American sparkling wines are typically made from a blend of three grapes: Chardonnay, Pinot Noir, and Pinot Meunier.
Food and cheese pairing with Extra Dry Wine
- Smoked salmon and asparagus
- Steak and potatoes
- Fried chicken and macaroni and cheese
- Parmesan, Asiago, and Cotija cheeses
Characteristics of a Brut?
Brut champagne or sparkling wines are drier than their extra dry counterpart.
The word Brut is actually French for the word dry. You will often see Champagne with the Brut labeling.
And, while all champagnes are sparkling wines, the only sparkling wine that is labeled with the upper case Champagne is a wine that is made from grapes that are grown and processed in this specific region.
What you’ll notice when drinking Brut is only a subtle difference in body (how heavy or light a wine feels in your mouth) when compared to extra dry, but a more distinct difference in sweetness.
Sugar levels in an extra dry can be as high as 22 grams per liter. But, a Brut sparkling wine is typically very low in sugar with less than 12 grams of residual sugar per liter
If you prefer a bubbly that is very dry and without any perception of sweetness, then Brut champagne is an excellent choice.
Of all champagnes consumed in America, Brut is by far the most popular sparkling wine with many great options on the wine shelves.
Since champagnes have low tannin levels, a Brut will look pale in color.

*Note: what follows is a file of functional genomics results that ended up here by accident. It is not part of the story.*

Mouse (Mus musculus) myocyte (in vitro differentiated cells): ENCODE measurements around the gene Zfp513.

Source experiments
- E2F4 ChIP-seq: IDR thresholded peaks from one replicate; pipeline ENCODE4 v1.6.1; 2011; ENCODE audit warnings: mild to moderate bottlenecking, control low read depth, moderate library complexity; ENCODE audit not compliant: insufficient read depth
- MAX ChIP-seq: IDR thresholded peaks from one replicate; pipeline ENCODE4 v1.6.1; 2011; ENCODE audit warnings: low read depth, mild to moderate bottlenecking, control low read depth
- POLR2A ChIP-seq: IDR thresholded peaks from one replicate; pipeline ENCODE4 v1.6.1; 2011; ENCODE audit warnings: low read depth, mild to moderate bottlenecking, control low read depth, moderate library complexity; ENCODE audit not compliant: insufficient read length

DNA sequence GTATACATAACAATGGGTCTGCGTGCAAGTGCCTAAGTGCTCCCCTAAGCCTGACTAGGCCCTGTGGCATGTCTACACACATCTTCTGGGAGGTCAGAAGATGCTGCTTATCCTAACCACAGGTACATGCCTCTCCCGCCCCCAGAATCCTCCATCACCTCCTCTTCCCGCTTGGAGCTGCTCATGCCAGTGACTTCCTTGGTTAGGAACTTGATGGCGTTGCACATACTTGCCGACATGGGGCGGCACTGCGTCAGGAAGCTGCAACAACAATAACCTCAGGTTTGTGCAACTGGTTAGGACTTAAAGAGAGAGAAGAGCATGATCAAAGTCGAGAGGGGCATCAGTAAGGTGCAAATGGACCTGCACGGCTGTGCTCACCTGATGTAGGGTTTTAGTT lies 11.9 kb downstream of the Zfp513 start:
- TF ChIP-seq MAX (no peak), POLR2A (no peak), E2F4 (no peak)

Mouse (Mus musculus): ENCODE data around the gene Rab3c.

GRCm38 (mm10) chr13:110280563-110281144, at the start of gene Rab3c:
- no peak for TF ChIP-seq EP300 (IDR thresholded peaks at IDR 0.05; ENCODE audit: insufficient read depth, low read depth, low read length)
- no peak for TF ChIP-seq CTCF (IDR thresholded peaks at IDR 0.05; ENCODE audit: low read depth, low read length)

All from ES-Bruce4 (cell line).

This wine is light-bodied but it has a bright acidity that is rounded out when the product is aged in cellars for years.
Your taste palate and sense of smell may also detect nutty, floral, or fruity notes.
How to celebrate with a Brut
Brut is a fantastic choice for a sparkling wine when served at celebrations. From marriage toasts to a New Year’s Eve countdown, Brut offers great a great sipping experience.
The solid structure of a Brut signals luxury and elegance.
If you’re wondering what to serve with a Brut, it depends upon the flavor notes of your chosen bottle. Some Brut champagnes can be warm and spicy, while others are tart and citrusy.
Since Brut is rarely served at the dinner table, here is a surprising list of inexpensive appetizers and snacks that are perfect:
- Hard cheeses such as Gouda or Parmesan
- Chips, almonds, and other nuts
- Any pasta or risotto
- Tart or lemony desserts
A lovely Brut makes for a great wine spritzer, especially when you’ve already added plenty of sweetness like cherries, citrus fruit, or sodas like ginger ale or lemon-lime soda.
Brut vs Extra Dry Wine
- The sugar content in Extra Dry Wine can be up to 2% of its total content versus 1.5% max for Brut
- While a Brut will taste crisper due to its dryness, and Extra Dry will have a richer taste
- Extra Dry wines are excellent with or after dinner, while Brut wines are best before dinner or with appetizers
- Formal occasions call for a Brut, while a more festive activity will appreciate the lighter and fruitier Extra Dry.
Your ability to distinguish between a Brut vs Extra Dry will increase as your taste buds learn to notice the subtle differences in sweetness or tartness.
An extra dry will have more pronounced notes of fruitiness while a Brut will have a crisp acidity and a distinct dryness.